Brains from control and stressed rats were sliced (400 μm) in the horizontal plane using a Vibratome (Integraslice; Campden Instruments, Leicester, UK). Slices were collected in an ice-cold dissection buffer containing (in mm) 126 NaCl, 18 NaHCO3, 2.5 KCl, 2.4 MgCl2, 1.2 CaCl2, 1.2 NaH2PO4, and 11 glucose, under constant saturation with 95% O2/5% CO2. All slices, bearing a cut made between areas CA3 and CA1 to prevent epileptic activity, were then transferred for 1–4 h in a storage chamber filled with a temperature-controlled (30°C) artificial CSF (ACSF) containing (in mm) 126 NaCl, 18 NaHCO3, 2.5 KCl, 1.2 MgCl2, 2.4 CaCl2, 1.2 NaH2PO4, and 11 glucose, under constant saturation with 95% O2/5% CO2. Slices were then placed in a submersion-type chamber continually perfused (2 ml/min) with a 30°C oxygenated ACSF containing 100 μm picrotoxin. Schaffer collateral afferents in stratum radiatum were stimulated (0.033 Hz, 100 μs duration) using bipolar tungsten electrodes. The stimulation intensity (0.20–0.25 mA) was chosen to evoke 40–60% of the maximal responses. The recording pipette was filled with ACSF and placed in CA1 stratum radiatum. Both the field EPSP (fEPSP) slope and amplitude were measured (graphs depict amplitude). An Axopatch-1D (Molecular Devices, Foster City, CA) was used to record the data, which were filtered at 1–2 kHz, digitized at 5 kHz on a DigiData 1200 interface (Molecular Devices), and collected on a personal computer using Clampex 9.2 (Molecular Devices). These data were then analyzed using Clampfit 9.2 (Molecular Devices). In all experiments, DHPG (50 or 100 μm) was applied for 10 min, and its effects on fEPSPs were monitored up to 50 min after the onset of that application (Rouach and Nicoll, 2003). In the text, calculations of maximal short-term depressive effects of DHPG refer to the 5 min period showing the highest inhibition of fEPSP responses, whereas calculations on long-term effects of DHPG refer to the last 5 min of the washout period. In experiments aimed at measuring the impacts of mGluR antagonists, these were present throughout the entire recording procedure. For the estimation of the paired-pulse ratio (PPR), pairs of stimuli (50 ms interval) were delivered every 30 s. The PPR was calculated as the ratio of the amplitude of the fEPSP evoked by the second stimulus on the amplitude of the fEPSP evoked by the first stimulus. To assess the immediate and long-term effects of DHPG on PPRs, these PPRs were measured during the last 5 min of DHPG application and the last 5 min of the washout period, respectively. Cumulative probability distributions were based on the last 5 min recordings.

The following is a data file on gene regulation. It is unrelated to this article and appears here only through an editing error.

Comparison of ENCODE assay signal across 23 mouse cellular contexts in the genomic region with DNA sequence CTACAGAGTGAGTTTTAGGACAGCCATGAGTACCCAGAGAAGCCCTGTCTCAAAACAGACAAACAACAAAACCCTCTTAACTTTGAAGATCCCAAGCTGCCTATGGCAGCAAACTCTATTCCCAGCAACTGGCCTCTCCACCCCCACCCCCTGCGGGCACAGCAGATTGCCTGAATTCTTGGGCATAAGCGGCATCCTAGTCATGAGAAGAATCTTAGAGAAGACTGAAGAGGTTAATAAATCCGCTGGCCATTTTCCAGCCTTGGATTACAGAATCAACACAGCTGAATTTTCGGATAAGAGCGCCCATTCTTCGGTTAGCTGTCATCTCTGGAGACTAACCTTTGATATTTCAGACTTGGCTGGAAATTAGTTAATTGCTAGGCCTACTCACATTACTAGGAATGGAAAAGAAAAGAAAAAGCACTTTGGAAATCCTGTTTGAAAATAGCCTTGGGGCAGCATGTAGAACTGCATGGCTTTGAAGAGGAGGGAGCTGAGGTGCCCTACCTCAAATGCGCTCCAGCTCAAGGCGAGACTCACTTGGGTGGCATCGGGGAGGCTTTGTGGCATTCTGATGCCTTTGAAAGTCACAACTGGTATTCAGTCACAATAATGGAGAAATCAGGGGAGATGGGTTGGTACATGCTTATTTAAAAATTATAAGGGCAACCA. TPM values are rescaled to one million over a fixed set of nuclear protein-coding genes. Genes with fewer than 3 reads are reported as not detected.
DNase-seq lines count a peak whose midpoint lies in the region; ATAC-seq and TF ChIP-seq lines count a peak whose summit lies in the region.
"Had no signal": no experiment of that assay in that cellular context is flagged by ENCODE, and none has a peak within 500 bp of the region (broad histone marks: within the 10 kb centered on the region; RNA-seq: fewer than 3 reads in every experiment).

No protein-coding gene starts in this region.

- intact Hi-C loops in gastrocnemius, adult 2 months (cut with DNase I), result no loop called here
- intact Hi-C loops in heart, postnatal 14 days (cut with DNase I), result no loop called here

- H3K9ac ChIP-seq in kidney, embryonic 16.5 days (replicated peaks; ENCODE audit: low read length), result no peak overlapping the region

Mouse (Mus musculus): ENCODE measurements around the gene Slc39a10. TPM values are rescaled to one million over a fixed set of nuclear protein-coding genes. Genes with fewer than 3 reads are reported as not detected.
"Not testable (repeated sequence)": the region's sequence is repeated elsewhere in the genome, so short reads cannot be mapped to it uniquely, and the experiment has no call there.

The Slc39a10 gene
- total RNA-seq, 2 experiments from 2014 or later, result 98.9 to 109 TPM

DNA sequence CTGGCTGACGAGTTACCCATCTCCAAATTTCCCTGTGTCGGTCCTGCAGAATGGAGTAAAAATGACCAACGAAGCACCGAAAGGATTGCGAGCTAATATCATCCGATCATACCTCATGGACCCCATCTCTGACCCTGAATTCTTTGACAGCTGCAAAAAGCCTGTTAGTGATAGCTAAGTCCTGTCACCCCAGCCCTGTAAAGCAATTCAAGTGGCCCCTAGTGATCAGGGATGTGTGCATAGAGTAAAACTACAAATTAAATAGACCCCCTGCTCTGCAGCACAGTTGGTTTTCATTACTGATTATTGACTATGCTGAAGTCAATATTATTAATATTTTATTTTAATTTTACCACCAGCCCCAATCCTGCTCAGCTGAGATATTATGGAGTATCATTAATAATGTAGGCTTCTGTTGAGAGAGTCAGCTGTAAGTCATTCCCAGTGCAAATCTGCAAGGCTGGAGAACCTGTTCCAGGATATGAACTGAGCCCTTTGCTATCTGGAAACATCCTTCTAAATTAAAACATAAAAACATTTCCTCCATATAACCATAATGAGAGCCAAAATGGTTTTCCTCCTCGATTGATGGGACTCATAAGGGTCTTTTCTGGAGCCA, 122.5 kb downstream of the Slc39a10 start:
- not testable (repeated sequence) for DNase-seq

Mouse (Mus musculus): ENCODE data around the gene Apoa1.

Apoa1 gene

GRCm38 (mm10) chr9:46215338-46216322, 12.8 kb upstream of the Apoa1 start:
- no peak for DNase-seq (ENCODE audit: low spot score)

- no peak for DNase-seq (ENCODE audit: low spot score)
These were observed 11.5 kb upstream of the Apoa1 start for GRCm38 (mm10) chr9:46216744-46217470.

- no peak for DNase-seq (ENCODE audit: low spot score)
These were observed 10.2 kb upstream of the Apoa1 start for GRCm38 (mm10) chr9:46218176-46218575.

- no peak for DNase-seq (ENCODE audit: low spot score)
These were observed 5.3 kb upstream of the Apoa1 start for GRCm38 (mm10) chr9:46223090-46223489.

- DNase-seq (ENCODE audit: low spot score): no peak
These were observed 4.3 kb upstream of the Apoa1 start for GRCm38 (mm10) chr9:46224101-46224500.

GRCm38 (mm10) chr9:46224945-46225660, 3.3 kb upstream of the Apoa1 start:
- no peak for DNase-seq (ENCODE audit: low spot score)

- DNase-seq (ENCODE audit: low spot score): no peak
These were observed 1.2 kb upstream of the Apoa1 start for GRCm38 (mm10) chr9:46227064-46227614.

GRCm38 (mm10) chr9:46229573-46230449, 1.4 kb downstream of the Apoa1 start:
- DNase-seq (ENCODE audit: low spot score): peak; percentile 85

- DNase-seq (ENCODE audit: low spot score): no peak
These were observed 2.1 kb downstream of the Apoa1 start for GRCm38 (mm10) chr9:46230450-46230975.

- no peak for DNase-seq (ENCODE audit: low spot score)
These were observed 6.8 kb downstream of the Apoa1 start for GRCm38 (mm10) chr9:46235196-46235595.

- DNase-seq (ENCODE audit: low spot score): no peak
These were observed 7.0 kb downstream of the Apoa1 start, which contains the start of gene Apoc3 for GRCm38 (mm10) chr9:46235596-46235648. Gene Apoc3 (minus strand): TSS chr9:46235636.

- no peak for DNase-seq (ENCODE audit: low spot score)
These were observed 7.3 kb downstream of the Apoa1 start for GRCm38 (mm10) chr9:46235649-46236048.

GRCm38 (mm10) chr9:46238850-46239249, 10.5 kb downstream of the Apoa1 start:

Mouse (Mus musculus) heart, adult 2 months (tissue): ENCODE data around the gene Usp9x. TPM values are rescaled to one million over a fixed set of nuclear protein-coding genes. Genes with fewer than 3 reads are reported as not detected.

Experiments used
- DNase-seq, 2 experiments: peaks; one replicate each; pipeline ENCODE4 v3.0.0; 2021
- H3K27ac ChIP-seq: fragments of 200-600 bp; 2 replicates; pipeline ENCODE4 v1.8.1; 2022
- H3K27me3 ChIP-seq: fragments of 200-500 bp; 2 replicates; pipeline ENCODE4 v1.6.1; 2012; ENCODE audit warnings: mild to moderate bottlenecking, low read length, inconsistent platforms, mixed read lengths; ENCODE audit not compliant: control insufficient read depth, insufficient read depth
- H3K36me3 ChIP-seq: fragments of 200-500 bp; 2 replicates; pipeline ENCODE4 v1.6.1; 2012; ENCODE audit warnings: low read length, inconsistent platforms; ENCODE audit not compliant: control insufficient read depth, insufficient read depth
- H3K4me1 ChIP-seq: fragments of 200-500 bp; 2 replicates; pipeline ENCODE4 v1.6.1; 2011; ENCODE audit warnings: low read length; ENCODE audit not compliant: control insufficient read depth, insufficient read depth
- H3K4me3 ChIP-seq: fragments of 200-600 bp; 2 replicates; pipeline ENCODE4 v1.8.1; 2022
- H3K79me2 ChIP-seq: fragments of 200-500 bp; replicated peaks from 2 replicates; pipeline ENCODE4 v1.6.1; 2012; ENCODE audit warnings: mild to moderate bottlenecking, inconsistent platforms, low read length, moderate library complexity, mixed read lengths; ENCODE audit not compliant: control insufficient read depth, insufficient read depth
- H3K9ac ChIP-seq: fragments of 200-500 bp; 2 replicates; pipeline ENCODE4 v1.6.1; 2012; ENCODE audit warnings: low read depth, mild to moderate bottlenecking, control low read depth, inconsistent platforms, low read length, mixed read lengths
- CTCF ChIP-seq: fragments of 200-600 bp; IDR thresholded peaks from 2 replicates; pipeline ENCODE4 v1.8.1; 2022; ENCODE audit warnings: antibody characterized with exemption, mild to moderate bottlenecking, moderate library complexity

2-Amino-5-phosphonopentanoic acid (AP-5), (RS)-DHPG, 2-methyl-6-(phenylethynyl)-pyridine (MPEP), and 7-(hydroxyimino)cyclopropa(β)chromen-1a-carboxylate ethyl ester (CPCCOEt) were from Tocris-Fischer Bioblock (Illkirch, France). Picrotoxin, RU38486 (RU486), and Tween 20 were from Sigma-Aldrich (Saint Quentin Fallavier, France). AP-5 (100 mm) was stocked in 0.1 m NaOH, DHPG (20 mm) and MPEP (10 mm) were stocked in water, and picrotoxin (100 mm) and CPCCOEt (50 mm) were stocked in DMSO (all stocks kept frozen). Note that DHPG stocks were freshly prepared every week. RU486 (40 mg/kg) was dissolved in water containing a droplet of Tween 20 and injected subcutaneously (2 ml/kg) in the flanks of control and stressed rats 150 min before they were killed (i.e., 30 min before stress). The vehicle solution (water and Tween 20) was administered according to a similar paradigm.